[eli5] How do Peace Treaties really work?

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If you had 2 countries that signed a peace treaty/agreement between each other, and one of those countries chose to declara war on a third different country… is the other country in the peace treaty forced to back them as allies or are their hands washed since the other broke peace even against a different country?

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3 Answers

Anonymous 0 Comments

The basic answer with any of this is “it depends on how the agreement is written and how each side determines to implement the agreement.”

A significant principle in international affairs is that it is a “chaotic environment” meaning that there is really nobody in charge, and no country can force another country to do anything. There are a whole bunch of agreements which countries sign up for, and whether or not they follow those agreement are entirely up to them. Other countries may opt to treat a country a particular way for following or not following a given agreement.

Countries make treaties, they sometimes keep them, they sometimes break them, they sometimes formally withdraw from them.

In your specific instance, countries A and B make a peace treaty to not fight, then country A attacks country C. Country B has to make a choice. It can cite the peace treaty and say they are not involved in any way. It can also cite the treaty and come to the side of A and help them. While it may have a “treaty obligation” to do so, that doesn’t mean it will. It may also decide to say that country A is in the wrong and the peace treaty was not made with this situation in mind, and come to the aide of country C and fight against A.

Every situation is different, handled differently, justified differently, spun differently.

Also, there is a difference between a peace treaty, and an alliance treaty. Two treaties can agree to not go to war, but that doesn’t mean they agree to help one another if one is attacked.

I hope this makes sense. It’s kinda the wild west out there. Note that there are intergovernmental organizations which try to work together to bring about objectives. They may also do things like put sanctions on a country to enforce a declaration or an agreement, they may even detain citizens, or block trade or other things. Military force is even an option. That still doesn’t mean that anyone in particular is “in charge” of other countries.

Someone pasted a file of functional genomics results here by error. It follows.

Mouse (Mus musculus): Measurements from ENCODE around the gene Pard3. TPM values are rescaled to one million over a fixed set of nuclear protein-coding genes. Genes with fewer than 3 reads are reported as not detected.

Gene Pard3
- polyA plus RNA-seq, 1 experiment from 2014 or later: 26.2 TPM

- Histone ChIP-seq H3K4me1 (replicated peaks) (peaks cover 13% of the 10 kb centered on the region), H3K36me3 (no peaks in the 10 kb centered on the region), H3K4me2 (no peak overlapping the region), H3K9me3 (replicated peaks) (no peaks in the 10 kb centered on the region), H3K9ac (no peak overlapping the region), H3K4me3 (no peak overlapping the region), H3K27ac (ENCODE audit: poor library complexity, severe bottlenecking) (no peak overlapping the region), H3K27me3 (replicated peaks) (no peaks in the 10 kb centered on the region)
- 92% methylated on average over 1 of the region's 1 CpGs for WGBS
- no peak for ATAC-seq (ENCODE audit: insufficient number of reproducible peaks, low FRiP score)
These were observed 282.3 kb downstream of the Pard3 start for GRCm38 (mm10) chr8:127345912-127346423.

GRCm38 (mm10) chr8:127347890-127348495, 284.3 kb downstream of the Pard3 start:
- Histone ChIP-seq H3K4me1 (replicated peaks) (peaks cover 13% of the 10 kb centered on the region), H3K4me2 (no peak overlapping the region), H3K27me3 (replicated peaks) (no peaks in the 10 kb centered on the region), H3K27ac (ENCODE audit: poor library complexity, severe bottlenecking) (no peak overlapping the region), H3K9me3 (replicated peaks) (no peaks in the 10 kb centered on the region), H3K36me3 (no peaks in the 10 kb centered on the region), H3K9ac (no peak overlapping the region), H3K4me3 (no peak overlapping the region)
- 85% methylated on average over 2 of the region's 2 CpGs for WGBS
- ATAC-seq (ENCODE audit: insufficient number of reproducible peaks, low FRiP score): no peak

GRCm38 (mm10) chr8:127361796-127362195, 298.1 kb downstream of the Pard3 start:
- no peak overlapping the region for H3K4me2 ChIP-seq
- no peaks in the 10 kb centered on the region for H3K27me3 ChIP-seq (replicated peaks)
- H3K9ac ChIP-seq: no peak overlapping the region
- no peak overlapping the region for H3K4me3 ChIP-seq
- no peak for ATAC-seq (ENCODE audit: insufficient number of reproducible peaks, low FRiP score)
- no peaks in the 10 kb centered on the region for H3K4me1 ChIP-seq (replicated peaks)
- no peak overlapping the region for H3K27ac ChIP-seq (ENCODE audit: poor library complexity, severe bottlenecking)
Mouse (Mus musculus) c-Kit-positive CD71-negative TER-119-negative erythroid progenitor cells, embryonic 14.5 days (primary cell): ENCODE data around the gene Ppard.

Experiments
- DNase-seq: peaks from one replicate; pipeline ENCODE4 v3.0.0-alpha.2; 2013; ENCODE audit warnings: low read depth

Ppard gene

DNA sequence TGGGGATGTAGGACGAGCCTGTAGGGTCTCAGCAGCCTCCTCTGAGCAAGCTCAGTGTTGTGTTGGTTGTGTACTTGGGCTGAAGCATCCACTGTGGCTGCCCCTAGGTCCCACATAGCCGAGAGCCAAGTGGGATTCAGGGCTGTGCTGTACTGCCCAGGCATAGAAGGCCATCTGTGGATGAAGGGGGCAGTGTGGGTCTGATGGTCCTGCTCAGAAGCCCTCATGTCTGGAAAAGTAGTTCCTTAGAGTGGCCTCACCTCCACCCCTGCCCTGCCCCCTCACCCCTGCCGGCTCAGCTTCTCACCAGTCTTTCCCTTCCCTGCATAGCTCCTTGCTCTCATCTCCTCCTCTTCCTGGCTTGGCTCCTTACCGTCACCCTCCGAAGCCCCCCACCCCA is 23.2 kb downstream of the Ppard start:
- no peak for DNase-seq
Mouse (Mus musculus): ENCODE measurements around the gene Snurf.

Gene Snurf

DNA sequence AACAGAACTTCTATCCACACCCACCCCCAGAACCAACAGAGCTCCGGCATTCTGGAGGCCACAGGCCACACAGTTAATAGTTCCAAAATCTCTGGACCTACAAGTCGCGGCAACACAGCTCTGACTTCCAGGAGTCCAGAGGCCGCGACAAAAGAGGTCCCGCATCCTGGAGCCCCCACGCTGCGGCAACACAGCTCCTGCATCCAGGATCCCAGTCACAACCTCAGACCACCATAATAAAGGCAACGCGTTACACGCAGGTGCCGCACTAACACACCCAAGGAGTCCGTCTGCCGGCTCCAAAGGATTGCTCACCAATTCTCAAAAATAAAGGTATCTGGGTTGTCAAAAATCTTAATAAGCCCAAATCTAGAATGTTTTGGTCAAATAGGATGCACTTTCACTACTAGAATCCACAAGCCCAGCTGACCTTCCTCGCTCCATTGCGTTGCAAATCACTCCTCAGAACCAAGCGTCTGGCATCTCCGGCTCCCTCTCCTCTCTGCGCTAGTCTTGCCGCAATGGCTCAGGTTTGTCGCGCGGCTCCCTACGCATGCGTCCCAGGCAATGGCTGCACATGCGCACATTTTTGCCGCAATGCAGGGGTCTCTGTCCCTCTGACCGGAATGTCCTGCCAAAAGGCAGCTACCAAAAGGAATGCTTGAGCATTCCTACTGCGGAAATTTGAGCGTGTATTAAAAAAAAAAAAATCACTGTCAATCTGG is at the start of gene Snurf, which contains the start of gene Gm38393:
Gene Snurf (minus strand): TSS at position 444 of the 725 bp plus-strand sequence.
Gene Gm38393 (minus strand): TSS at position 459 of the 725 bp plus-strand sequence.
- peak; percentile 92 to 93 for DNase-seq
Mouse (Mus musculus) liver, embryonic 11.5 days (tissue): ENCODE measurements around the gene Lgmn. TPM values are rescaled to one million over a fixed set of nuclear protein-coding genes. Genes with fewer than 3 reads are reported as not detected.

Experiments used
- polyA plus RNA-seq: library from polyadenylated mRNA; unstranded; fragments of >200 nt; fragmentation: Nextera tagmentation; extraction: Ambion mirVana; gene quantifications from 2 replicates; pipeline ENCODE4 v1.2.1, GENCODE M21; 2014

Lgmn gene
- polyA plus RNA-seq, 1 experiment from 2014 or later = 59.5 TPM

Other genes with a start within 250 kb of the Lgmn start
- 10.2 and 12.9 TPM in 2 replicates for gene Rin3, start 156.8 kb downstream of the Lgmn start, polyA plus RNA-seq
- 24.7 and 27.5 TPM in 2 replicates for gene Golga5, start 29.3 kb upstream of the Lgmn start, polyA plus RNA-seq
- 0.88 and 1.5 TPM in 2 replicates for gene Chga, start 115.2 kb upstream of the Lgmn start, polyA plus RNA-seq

Cheers

Anonymous 0 Comments

There’s different kinds of peace treaties. There’s _ceasefires_, which just means we’ll stop firing at each other currently. Then there’s _armstices_, which formally means where gonna stop pitting military forces against each others. Then there’s stuff like _non aggression pacts_ that just mean hey whatever happens we’re not gonna fight each other. That’s how the fighting is regulated.

The actual treaty document can include other provisions such as promises of cooperation and mutual efforts to foster growth and trade etc etc.

One signer of a treaty is not obligated to go to war neither with or against another signer if that second signer declares war on a third party. The third party wasn’t part of the document, unless they were an ally who you already probably have an existing treaty with for _mutual defense_ that would take precedence and probably thus be included in the new peace treaty you are hoping to sign (in any case, if you did have a mutual defense pact with that third party, they’d already be at war with your enemy anyway).

Neutral third parties who had nothing to with the peace treaty are fair game. I don’t have to help you unless I agreed in the treaty that I would. It’s also not a violation against me, so I’m not obligated to take up arms in defense either.

To sum up:

Ceasefires literally ceasefire.

Armstices cease warfare.

Non aggression pacts means we won’t be aggressive to each other.

Defense pacts means we’ll come to each other’s aid.

The actual “peace treaty” may include any number of these types of provisions, it’s up to the signers to choose how deep they want the relationship to be.

Anonymous 0 Comments

So A signed a peace treaty with B and then declared war on C. Assuming the treaty is just declaring that the war between A and B is over, it has no bearing on A attacking C. However, countries are sovereign entities; they can do what they want. Maybe B wants something from C; they could take advantage of A’s attack to also attack C (Molotov-Ribbentrop Pact in WWII), or extort some concessions from C in exchange for helping C defend against A. Or maybe B wasn’t happy about the peace with A, so while A is busy, B attacks A again.

There are no rules for this, because countries are sovereign; they can do what they want. The only thing that matters is the consequences. If B attacks A, other countries might think B is untrustworthy and refuse to do business with them, or maybe ally against B to protect themselves. A will certainly think B has betrayed their trust, while C might appreciate B’s interference and become friendlier to B. It’s up to B to decide whether the benefits are worth the consequences.